We were out shopping a couple of weeks back and stopped in at the Spirit Halloween store. It is one of those seasonal stores that sets up for a holiday in an otherwise empty store front and then goes away once the holiday passes. My daughter was looking for something for a Halloween costume. As we wandered around the store, I found the whole place depressing.
The store was hastily put together, ending up feeling very “fly by night,” which of course it was. The merchandise struck me as very cheap (in quality, not price) and often tacky in ways that offered no real redeeming humor value. And the whole thing was set up in the former location of one of the two great hobby shops in the valley when I was growing up, adding another layer of despair to the whole scene in my eyes.
And, while I am sure I could work this into a “subscription to F2P” cash shop metaphor, that isn’t where I am going today. This is more of a holiday depression themed post.
Though, really, depression is too strong of a word. It is more like malaise.
We jumped back into World of Warcraft early in September, which put us in line for a round of Azerothian holidays. At the time I thought that would be a good thing. I have fond memories of many of the holiday events in WoW. The instance group pursued many of them over the years.
However, once the holiday parade began, I started to feel a little different.
First there was Brewfest, which I headed out to see the day it got set up. It was outside of Orgrimmar. The music was playing (which is the one bit I couldn’t get enough of) the booths were set up, and the quests were ready to go. I started out on the intro quests and quickly began to feel like I had done all of this before.
Which, of course, I had.
I checked out the now account unified achievements and saw that I had pretty much done it all.
I had raced the rams, captured the worpletinger, fought the dark iron, killed Coren Direbrew repeatedly, and even got the Swift Brewfest Ram.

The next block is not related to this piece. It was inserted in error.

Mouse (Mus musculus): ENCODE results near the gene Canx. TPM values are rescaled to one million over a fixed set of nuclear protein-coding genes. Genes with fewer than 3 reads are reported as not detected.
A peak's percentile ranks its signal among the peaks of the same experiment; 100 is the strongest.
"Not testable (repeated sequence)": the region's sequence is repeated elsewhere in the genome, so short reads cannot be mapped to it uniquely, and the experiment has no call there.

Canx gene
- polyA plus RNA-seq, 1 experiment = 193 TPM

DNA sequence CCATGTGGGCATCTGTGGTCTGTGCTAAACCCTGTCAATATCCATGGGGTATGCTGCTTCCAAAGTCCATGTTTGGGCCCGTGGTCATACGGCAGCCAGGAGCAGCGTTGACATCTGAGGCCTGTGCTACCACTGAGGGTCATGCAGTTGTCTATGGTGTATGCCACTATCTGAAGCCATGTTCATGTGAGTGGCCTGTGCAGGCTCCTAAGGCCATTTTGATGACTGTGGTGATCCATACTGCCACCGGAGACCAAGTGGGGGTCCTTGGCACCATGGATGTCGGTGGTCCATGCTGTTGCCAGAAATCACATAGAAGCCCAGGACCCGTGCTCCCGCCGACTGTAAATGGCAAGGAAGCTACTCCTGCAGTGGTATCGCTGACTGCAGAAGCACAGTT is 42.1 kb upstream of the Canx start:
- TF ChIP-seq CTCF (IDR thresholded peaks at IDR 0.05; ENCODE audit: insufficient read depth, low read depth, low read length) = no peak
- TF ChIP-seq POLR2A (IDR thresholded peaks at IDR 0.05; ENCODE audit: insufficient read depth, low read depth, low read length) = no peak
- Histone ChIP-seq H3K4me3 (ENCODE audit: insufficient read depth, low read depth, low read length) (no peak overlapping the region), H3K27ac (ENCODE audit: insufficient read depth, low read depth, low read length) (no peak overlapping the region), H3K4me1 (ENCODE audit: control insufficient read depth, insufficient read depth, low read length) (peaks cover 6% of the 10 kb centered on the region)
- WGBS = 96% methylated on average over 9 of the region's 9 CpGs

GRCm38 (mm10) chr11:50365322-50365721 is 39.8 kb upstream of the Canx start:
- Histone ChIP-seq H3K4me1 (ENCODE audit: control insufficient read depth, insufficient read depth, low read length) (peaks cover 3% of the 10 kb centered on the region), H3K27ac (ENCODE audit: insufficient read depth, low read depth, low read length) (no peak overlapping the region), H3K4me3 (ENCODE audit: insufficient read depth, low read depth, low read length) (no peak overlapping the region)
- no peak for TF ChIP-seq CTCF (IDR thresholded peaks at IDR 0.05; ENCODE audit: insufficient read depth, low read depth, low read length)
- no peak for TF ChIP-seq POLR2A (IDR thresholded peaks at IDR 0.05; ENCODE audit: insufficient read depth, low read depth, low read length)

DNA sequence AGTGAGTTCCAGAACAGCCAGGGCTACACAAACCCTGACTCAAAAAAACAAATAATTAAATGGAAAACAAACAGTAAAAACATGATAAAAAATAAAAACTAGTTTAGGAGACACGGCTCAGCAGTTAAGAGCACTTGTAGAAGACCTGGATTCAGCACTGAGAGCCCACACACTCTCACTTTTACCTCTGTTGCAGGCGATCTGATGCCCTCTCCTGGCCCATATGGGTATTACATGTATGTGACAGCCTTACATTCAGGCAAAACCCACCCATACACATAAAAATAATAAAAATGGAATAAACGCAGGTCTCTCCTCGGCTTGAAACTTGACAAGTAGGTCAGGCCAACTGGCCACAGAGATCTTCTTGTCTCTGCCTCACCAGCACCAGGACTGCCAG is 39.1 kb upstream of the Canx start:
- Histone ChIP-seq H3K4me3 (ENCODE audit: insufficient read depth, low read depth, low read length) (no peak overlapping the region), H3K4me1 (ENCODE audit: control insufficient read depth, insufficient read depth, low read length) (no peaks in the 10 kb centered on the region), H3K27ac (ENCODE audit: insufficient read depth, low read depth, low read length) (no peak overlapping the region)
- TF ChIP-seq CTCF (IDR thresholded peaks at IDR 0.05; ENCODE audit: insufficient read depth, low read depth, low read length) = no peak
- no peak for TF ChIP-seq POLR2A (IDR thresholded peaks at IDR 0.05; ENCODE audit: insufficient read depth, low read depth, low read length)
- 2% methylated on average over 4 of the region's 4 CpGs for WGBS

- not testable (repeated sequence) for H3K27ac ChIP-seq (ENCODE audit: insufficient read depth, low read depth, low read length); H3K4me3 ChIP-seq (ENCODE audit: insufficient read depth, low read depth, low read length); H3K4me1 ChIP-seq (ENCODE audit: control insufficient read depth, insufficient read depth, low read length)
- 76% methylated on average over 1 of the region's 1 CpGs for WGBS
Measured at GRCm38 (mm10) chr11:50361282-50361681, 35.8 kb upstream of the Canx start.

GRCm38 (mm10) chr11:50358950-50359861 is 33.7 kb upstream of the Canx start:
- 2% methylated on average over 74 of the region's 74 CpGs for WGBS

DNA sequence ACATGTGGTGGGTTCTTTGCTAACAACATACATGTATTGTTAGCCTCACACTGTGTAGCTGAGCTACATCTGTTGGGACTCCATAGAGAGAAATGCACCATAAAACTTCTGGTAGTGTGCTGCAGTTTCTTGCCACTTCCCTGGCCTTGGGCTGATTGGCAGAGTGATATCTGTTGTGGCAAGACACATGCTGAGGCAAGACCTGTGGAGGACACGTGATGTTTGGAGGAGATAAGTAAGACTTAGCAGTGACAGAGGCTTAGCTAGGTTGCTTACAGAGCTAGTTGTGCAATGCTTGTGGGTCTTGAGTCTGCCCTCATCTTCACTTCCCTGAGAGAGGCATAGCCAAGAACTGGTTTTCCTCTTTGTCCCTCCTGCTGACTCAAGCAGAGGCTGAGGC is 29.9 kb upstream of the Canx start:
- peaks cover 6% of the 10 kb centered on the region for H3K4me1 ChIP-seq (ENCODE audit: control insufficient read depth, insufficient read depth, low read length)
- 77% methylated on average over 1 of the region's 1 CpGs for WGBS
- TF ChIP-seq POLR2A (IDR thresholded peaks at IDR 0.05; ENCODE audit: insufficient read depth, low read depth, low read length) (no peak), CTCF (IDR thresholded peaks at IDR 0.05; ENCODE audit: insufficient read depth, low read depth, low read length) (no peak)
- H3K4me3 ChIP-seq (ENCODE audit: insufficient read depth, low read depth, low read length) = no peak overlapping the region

So it was one of those things where there was really nothing new to do, the event itself seeming relatively unchanged since I last ran through it vigorously some four years ago. And with unified achievements and shared mounts across accounts, I had all the goodies right down to the Brewmaster title. So I listened to the Brewfest music a bit and went on my way.
Likewise, when Hallow’s End showed up after Brewfest, I felt like I had done just about everything. I am one achievement shy on Hallow’s End, having earned 18 of 19 already. And that last one is for the candy buckets in Pandaria. And while I am sure that the Headless Horseman has some new/different drops this year (as no doubt Coren Direbrew did) I actually do not have any characters high enough level to queue up for those fights at the moment.
On the heels of Hallow’s End we will have Pilgrim’s Bounty, for which I also already have all of the achievements. I will no doubt use the event as a way to level up my cooking skills on some new characters, but aside from that, I am not feeling a big thrill. And then will come Winter’s Veil where, again, I have about all of the achievements I can realistically expect to earn at this point.
None of which is exclusive to WoW at this point. Holiday events in most games tend to hit a final state where the changes that come year by year are pretty small, so you end up doing the same thing every year. It just happens that WoW is the game I am playing at the moment… or at least the one that has holiday events… and happens to be a game where I have, in the past, invested quite a bit of time in those events. To use the standard phrase, I have both been there and done that for nearly every holiday in WoW.
Which brings up the question as to what else I should expect.
Do you jump into MMO holidays every year, even if little has changed, or are they more of a “fun once” sort of thing with you as well?
And should companies change up their holiday events, or is tradition more important than newness in this case?